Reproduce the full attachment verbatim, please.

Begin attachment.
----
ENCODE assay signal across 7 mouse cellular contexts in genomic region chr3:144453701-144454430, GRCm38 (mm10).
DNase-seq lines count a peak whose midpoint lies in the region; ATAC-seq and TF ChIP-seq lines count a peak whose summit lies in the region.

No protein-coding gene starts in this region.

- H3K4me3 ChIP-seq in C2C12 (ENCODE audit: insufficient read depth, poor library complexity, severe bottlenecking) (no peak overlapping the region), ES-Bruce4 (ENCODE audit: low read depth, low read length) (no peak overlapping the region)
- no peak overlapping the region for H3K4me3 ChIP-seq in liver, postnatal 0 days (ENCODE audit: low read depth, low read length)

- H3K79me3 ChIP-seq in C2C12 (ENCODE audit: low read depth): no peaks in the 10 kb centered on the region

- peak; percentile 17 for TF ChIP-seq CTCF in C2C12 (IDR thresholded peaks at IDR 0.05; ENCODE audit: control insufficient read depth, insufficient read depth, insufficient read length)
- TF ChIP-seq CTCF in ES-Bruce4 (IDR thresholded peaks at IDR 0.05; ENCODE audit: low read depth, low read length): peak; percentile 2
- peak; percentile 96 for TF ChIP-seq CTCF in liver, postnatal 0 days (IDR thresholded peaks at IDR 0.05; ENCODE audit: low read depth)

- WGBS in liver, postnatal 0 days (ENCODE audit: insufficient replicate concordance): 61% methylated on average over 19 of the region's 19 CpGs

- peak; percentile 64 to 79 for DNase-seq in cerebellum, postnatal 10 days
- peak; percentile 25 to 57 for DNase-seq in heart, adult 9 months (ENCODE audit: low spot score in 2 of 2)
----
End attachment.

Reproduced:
ENCODE assay signal across 7 mouse cellular contexts in genomic region chr3:144453701-144454430, GRCm38 (mm10).
DNase-seq lines count a peak whose midpoint lies in the region; ATAC-seq and TF ChIP-seq lines count a peak whose summit lies in the region.

No protein-coding gene starts in this region.

- H3K4me3 ChIP-seq in C2C12 (ENCODE audit: insufficient read depth, poor library complexity, severe bottlenecking) (no peak overlapping the region), ES-Bruce4 (ENCODE audit: low read depth, low read length) (no peak overlapping the region)
- no peak overlapping the region for H3K4me3 ChIP-seq in liver, postnatal 0 days (ENCODE audit: low read depth, low read length)

- H3K79me3 ChIP-seq in C2C12 (ENCODE audit: low read depth): no peaks in the 10 kb centered on the region

- peak; percentile 17 for TF ChIP-seq CTCF in C2C12 (IDR thresholded peaks at IDR 0.05; ENCODE audit: control insufficient read depth, insufficient read depth, insufficient read length)
- TF ChIP-seq CTCF in ES-Bruce4 (IDR thresholded peaks at IDR 0.05; ENCODE audit: low read depth, low read length): peak; percentile 2
- peak; percentile 96 for TF ChIP-seq CTCF in liver, postnatal 0 days (IDR thresholded peaks at IDR 0.05; ENCODE audit: low read depth)

- WGBS in liver, postnatal 0 days (ENCODE audit: insufficient replicate concordance): 61% methylated on average over 19 of the region's 19 CpGs

- peak; percentile 64 to 79 for DNase-seq in cerebellum, postnatal 10 days
- peak; percentile 25 to 57 for DNase-seq in heart, adult 9 months (ENCODE audit: low spot score in 2 of 2)